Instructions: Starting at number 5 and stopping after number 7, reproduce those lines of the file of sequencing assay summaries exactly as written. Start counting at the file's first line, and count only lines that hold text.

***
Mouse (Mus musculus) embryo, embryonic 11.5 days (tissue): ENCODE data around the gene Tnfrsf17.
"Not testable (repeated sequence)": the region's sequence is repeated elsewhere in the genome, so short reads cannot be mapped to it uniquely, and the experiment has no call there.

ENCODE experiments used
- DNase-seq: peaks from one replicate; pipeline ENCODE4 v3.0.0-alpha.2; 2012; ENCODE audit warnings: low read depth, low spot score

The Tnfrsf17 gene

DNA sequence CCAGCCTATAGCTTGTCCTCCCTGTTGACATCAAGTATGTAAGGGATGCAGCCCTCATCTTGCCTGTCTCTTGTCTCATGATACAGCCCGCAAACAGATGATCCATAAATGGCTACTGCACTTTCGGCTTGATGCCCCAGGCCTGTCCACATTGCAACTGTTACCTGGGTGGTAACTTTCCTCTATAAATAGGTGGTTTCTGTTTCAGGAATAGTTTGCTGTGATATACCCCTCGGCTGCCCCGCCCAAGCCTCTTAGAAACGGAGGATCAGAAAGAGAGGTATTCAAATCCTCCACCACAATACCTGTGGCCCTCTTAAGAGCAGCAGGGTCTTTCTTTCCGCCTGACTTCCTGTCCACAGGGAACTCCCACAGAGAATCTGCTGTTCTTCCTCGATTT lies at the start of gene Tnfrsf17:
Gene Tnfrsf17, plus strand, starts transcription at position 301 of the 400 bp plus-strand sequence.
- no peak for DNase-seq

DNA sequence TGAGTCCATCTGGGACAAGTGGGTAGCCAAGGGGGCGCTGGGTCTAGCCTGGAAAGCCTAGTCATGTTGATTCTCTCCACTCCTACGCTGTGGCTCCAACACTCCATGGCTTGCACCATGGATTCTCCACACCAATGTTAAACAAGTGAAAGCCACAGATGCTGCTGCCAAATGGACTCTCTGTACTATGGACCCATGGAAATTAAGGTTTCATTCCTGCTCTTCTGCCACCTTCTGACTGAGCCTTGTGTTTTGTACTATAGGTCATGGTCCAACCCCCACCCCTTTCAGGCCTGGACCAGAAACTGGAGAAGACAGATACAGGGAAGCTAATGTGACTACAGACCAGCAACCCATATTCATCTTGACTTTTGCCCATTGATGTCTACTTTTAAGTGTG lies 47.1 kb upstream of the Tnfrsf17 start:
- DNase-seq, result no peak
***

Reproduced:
The Tnfrsf17 gene

DNA sequence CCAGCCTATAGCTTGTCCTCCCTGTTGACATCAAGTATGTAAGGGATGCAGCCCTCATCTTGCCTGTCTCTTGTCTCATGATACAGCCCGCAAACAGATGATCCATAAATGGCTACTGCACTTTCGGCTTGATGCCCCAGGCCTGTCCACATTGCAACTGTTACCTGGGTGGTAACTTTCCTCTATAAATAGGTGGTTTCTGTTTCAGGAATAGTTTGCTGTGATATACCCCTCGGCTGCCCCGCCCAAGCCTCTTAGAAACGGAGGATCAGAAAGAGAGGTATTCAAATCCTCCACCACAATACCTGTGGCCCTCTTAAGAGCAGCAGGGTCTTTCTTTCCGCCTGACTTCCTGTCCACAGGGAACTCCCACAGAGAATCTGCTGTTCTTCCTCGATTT lies at the start of gene Tnfrsf17:
Gene Tnfrsf17, plus strand, starts transcription at position 301 of the 400 bp plus-strand sequence.